With the CEO in a village in Tuscany at the company’s sign which was getting erected the day we arrived.
Cutting the edges and reducing Italian unemployment
On our tour of the factory which goes live in early May, we saw a lot of cutting-edge technology – quite literally. The brand new laser cutting machines and leather-making equipment from Japan and Italy reminded us more of our visits to the semiconductor companies in Penang, Malaysia rather than of stereotypical leather workshops! The CEO was proud that his clients and prospects from the world of luxury are very excited about all the new machinery due to its precision and ability to support production of significant volumes of highest-quality leather goods, as opposed to the fully hand-made production which sounds very authentic but does not necessarily mean higher quality and is also very inefficient time-wise. It only helps that thanks to the Italian government’s incentives as part of the Industry 4.0 transition, our company will also be able to recover 40% of its investment in innovative equipment through tax rebates.
Head of the factory who conveniently lives nearby brings a plethora of experience: he was previously running production for brands such as Prada, Yves Saint Laurent, and Armani. The company received an overwhelming demand for the new jobs it created in the village: for example, the hiring rate of new employees relative to the total number of job applications is below 10%, similar to the student acceptance rates at the most elite Ivy League colleges. Despite that the overall unemployment, particularly among youth, is relatively high in many regions of Italy, this particular case revealed an insightful truth: there is a good interest in work but people do not want to leave their home cities or villages and commute for longer than 20 km, and so when work gets delivered to their doorstep they are happy to apply. No wonder the local municipality likes the Turkish newcomer that creates jobs, trains people (the government even pays for that training), and takes good care of them: in fact, our company has built a canteen and new locker rooms with showers on site, and there will be a doctor’s office as well.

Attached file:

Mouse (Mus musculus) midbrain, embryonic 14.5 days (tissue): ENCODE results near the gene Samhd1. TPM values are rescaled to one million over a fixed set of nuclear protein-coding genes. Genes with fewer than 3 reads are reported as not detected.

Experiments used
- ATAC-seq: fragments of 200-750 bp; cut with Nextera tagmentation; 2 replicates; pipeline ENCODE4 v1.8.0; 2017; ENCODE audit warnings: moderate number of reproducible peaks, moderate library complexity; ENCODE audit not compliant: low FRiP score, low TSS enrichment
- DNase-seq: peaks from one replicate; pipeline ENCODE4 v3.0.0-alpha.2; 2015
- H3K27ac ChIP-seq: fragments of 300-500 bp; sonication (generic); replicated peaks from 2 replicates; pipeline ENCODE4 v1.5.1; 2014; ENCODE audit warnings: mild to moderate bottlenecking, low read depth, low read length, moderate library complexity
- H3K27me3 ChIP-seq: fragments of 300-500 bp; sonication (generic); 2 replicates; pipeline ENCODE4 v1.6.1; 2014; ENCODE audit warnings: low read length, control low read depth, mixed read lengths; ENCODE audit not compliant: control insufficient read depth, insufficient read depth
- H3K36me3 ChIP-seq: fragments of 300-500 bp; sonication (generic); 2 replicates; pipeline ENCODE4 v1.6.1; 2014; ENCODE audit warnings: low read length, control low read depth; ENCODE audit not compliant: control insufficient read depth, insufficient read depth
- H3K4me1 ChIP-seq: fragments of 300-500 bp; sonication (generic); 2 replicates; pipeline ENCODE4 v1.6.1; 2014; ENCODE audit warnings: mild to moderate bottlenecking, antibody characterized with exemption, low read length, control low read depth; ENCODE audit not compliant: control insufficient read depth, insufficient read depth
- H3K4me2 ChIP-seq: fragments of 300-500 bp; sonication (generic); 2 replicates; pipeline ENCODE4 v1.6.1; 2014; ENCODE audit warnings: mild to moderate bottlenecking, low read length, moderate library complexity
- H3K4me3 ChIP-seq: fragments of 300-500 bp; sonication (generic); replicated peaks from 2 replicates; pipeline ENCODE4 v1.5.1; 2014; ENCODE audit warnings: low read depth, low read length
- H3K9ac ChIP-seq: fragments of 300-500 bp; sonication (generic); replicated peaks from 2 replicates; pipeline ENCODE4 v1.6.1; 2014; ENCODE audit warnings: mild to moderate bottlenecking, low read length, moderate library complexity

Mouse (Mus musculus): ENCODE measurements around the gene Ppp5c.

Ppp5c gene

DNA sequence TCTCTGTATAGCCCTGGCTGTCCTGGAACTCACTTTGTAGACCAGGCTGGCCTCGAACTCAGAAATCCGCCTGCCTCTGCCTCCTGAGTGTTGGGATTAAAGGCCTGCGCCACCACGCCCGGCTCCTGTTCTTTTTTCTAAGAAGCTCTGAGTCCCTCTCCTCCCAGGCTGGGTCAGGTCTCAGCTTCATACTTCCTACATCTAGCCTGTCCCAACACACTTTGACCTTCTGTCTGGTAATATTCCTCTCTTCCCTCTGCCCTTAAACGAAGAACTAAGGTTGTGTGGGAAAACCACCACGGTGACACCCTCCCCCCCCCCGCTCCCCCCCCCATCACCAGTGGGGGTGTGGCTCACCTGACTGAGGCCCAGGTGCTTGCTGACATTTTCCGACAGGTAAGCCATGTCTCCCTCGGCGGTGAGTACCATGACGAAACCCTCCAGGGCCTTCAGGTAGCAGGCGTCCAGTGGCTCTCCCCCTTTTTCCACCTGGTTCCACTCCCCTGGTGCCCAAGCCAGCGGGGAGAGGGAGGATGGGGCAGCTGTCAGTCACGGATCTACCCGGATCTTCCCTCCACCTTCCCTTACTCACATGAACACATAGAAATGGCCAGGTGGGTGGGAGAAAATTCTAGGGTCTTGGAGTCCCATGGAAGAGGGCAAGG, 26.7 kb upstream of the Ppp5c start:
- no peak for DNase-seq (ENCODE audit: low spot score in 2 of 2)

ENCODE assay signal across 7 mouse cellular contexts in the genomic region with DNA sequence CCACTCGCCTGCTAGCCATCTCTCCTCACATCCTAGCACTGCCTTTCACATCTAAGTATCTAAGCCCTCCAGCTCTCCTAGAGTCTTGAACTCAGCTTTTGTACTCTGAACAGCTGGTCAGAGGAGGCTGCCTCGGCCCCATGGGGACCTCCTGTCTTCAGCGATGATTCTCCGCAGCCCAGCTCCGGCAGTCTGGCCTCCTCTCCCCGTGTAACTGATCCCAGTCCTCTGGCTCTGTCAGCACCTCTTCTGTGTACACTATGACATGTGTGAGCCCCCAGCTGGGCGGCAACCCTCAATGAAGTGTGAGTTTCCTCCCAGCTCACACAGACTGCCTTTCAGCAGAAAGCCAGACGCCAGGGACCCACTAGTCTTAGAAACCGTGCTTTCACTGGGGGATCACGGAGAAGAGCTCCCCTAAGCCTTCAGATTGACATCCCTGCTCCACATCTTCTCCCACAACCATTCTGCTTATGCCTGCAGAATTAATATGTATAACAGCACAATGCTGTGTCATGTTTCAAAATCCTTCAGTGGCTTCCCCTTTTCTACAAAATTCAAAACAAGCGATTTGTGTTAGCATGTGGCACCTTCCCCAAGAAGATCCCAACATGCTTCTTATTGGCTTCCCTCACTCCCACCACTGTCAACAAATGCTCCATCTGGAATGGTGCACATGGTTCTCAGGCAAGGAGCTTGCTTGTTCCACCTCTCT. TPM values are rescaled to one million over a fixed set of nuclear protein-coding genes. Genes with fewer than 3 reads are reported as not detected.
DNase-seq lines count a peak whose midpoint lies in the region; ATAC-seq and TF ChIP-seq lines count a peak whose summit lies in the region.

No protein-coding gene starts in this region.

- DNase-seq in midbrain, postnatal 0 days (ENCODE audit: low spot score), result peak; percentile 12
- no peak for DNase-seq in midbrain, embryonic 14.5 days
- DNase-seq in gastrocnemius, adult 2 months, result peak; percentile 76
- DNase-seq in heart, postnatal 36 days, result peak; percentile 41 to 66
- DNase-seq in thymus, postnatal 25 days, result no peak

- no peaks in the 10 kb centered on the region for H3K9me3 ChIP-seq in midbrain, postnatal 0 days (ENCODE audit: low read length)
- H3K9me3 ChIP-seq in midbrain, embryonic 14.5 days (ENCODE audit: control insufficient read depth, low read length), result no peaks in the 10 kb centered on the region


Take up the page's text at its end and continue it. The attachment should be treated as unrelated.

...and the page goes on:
Of course, given that the company will manufacture luxury leather goods that may have a price tag higher than a used car, the entire factory is also equipped with special nuanced mechanisms like those seen in the movies to prevent theft and burglary quite common in the industry.
Testing the brand new high-tech leather-making equipment which resembles precision machines from semiconductor plants.
Delighted about Turkish delight
In our meeting with the CEO after the factory tour, overlooking the trademark-worthy hills of Tuscany and symbolically drinking Turkish coffee (this time from Turkey) and eating Turkish delight, we could not help but notice how happy the CEO was with the direction his company is moving. According to the CEO, who travels to the new factory every week from Istanbul, the move westward has truly been a “game changer” for the brand perception and proximity to clients, and the ability to produce with the status label Made in Italy has opened a new chapter in the company’s development. The moment the new factory’s set-up began, the inflow of inquiries from luxury brands for potential production cooperation became “massive” – the CEO has “never seen so many interested parties”, and the company might even need to hire more people than expected on the back of exceptional demand. The timing could not be better, now as the long-expected recovery of China’s luxury market started showing through better-than-expected financial results of publicly listed luxury brands.
We were delighted about what we saw on this factory visit. The fortified foray into the growing global luxury market will provide our company with substantial international growth opportunities, further cementing its dollar- and euro-denominated earnings stream.
Sitting down with the CEO for Q&A with Turkish coffee and Turkish delight after our factory tour.
Going where others don’t
On this deep-dive research voyage we wanted to establish whether our two top-10 portfolio holdings from Turkey have the ability to grow their foreign-currency earnings at a substantial rate through their assets outside Turkey. The answer is a resounding yes.
Both companies are run by bold, smart CEOs who go where others don’t (think creating the world’s largest cruise port operator or establishing production in Italy); both succeed despite volatility back home in Turkey thanks to globally oriented business strategies; both grow earnings at a high rate; both are cheap. We estimate that both have the potential to double earnings this year.
Burton Flynn, CFA
Equity Research, Evli Emerging Frontier Fund
Equity Research, Evli Emerging Frontier Fund